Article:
Archive for the Other Blackness Category

The Violent Study Club

Posted in Other Blackness with tags , , , , , , on November 19, 2015 by drawingsubscription
Vincent Como, Black, Painting, Trismegistus

“Trismegistus” 2012, oil on canvas over board (in three parts), 49.375 x 49.625 inches.

I’m very excited to be participating in a group show opening Saturday, November 21st at the newly opened Stout Projects in Brooklyn, NY. This will be their second exhibition and I am in incredibly good company with the likes of Karen Baumeister, Jonathan Cowan and Debra Ramsay. The exhibition opens Saturday, November 21st from 2-4 pm and will run until December 20th. There will be an artist talk on Saturday, December 19th at 2 pm.

DREAMS WERE MADE FOR MORTALS VI

Posted in Other Blackness on October 28, 2015 by drawingsubscription

DWMFM 1 NOV 2015

 

Check out the interviews at Cvlt Nation!

10 Part Invention at JAUS Gallery

Posted in 2015, Other Blackness, Uncategorized on October 26, 2015 by drawingsubscription

 

TSA New York got a great mention from Artillery Magazine for 10 Part Invention an exhibition hosted by JAUS Gallery in Los Angeles.

Jannis Kounellis at Gavin Brown’s Enterprise

Posted in Other Blackness with tags , , , on June 30, 2015 by drawingsubscription

 

 

Kounellis

Jannis Kounellis “Untitled (12 Horses)” at Gavin Brown’s Enterprise, June 2015.

I first came across Kounellis’ work while I was in Art School in the mid 90’s and it profoundly changed the way I thought about both material and context. There is an elegant simplicity to much of his work that makes what is incredibly straightforward also increasingly more complex, loaded, and mysterious. I am still inspired by many of his works, long after first discovering them, and in all truth I’d never really even considered I might see this particular work in person, but here we are…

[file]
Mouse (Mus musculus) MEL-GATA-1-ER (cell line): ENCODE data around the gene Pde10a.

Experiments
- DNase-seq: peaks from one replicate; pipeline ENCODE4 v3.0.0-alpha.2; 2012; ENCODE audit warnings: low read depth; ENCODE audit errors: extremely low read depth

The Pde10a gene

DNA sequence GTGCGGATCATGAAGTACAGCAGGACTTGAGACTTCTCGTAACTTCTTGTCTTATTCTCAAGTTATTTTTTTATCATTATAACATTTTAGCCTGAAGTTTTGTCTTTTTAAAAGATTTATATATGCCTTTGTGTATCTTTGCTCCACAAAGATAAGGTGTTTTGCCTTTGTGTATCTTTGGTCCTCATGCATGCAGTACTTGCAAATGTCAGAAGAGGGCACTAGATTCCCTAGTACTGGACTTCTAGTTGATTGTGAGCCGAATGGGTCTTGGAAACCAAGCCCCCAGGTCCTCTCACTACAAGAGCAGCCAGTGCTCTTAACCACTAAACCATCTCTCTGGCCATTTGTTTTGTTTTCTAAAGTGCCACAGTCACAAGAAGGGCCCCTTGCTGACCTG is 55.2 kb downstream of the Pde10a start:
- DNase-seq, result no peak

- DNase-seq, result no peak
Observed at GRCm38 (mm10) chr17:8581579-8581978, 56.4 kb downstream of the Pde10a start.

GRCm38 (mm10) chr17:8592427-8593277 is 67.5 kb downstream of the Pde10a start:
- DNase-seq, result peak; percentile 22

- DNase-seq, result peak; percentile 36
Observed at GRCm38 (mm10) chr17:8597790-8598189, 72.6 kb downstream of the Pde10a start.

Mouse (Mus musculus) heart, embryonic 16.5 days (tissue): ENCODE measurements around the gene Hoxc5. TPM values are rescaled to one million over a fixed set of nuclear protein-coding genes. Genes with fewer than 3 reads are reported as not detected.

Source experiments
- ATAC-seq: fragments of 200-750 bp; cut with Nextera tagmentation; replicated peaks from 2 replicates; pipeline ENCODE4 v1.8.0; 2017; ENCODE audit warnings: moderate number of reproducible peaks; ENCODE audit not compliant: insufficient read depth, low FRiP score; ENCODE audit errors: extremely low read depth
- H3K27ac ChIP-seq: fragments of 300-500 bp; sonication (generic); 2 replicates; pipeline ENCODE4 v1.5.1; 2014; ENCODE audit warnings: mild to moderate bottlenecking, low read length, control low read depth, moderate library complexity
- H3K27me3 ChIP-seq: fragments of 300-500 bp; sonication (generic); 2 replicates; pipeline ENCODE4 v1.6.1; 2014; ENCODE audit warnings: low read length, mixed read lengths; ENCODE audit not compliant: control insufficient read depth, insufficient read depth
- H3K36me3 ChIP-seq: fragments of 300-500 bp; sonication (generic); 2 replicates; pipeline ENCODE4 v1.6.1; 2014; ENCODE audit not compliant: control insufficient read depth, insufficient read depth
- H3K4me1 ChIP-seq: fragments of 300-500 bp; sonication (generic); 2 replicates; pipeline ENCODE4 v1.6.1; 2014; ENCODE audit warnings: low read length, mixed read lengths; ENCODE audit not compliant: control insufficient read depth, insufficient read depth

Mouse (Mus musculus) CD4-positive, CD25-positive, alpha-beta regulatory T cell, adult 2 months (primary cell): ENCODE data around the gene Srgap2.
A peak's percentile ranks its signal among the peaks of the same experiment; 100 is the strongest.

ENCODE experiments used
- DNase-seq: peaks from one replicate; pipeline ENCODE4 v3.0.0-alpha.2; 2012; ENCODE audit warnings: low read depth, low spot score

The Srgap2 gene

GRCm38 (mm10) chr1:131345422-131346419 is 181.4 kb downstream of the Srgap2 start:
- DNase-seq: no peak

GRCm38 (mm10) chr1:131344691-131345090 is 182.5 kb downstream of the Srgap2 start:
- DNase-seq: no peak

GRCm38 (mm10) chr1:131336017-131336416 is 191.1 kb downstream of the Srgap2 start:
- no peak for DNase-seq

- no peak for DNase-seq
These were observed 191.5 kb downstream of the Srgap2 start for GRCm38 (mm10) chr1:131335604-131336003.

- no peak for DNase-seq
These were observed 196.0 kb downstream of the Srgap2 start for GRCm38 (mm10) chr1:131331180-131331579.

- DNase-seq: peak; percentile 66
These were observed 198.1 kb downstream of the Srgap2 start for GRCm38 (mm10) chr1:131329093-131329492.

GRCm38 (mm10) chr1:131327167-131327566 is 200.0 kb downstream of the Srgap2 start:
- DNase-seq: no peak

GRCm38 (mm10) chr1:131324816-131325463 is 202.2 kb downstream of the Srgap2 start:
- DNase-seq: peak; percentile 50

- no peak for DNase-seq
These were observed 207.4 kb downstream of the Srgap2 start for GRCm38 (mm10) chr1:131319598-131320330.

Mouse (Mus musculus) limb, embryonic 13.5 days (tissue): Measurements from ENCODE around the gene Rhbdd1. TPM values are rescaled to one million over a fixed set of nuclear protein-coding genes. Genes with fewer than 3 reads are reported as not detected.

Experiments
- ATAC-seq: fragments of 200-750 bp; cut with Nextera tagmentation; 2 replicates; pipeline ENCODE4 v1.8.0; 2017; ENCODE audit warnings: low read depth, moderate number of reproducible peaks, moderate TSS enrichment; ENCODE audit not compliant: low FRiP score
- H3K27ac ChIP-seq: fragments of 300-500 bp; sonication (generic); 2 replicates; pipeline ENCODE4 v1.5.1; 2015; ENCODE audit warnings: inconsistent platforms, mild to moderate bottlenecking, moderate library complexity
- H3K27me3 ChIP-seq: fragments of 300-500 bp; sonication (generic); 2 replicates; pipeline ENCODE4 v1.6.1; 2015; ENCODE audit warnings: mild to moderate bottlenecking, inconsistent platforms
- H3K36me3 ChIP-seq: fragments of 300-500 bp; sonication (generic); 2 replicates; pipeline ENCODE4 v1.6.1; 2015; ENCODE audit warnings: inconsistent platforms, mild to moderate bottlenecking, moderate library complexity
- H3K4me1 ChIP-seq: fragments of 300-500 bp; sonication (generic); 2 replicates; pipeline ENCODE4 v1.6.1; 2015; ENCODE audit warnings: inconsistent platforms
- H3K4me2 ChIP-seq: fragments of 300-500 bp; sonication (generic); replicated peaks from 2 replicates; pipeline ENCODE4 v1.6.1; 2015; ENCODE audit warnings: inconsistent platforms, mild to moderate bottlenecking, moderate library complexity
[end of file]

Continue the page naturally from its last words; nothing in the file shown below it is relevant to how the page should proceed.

I’d heard GBE was moving up to Harlem, but didn’t pay too much attention to dates or other particulars, until I found out that for the farewell to the space they were mounting a very short run of Kounellis’ iconic Untitled (12 Horses) from 1969. I’d also heard about a growing line to get in on Friday, so knowing that Saturday was the last chance, my wife and I made sure to show up early. We saw the empty space getting prepped before the horses arrived, watched as the other curious parties started to show up, and then watched as the artwork arrived. All neatly packed into a trailer. The grooms walked them into the gallery in twos, and afterwards the staff tried to corral the growing crowd into some semblance of order, which was met with far more resistance to very simple instructions about lining up than should be necessary for a group comprised mostly of adults. They had a second line for people with small children, which was really smart, as nobody would have wanted to be stuck in line with a child that was melting down. We stood in line for probably just under an hour before getting in. I’d basically already waited 20 years to see this work of art, an experience that I didn’t think would ever actually happen, so an hour was not terribly relevant at this juncture.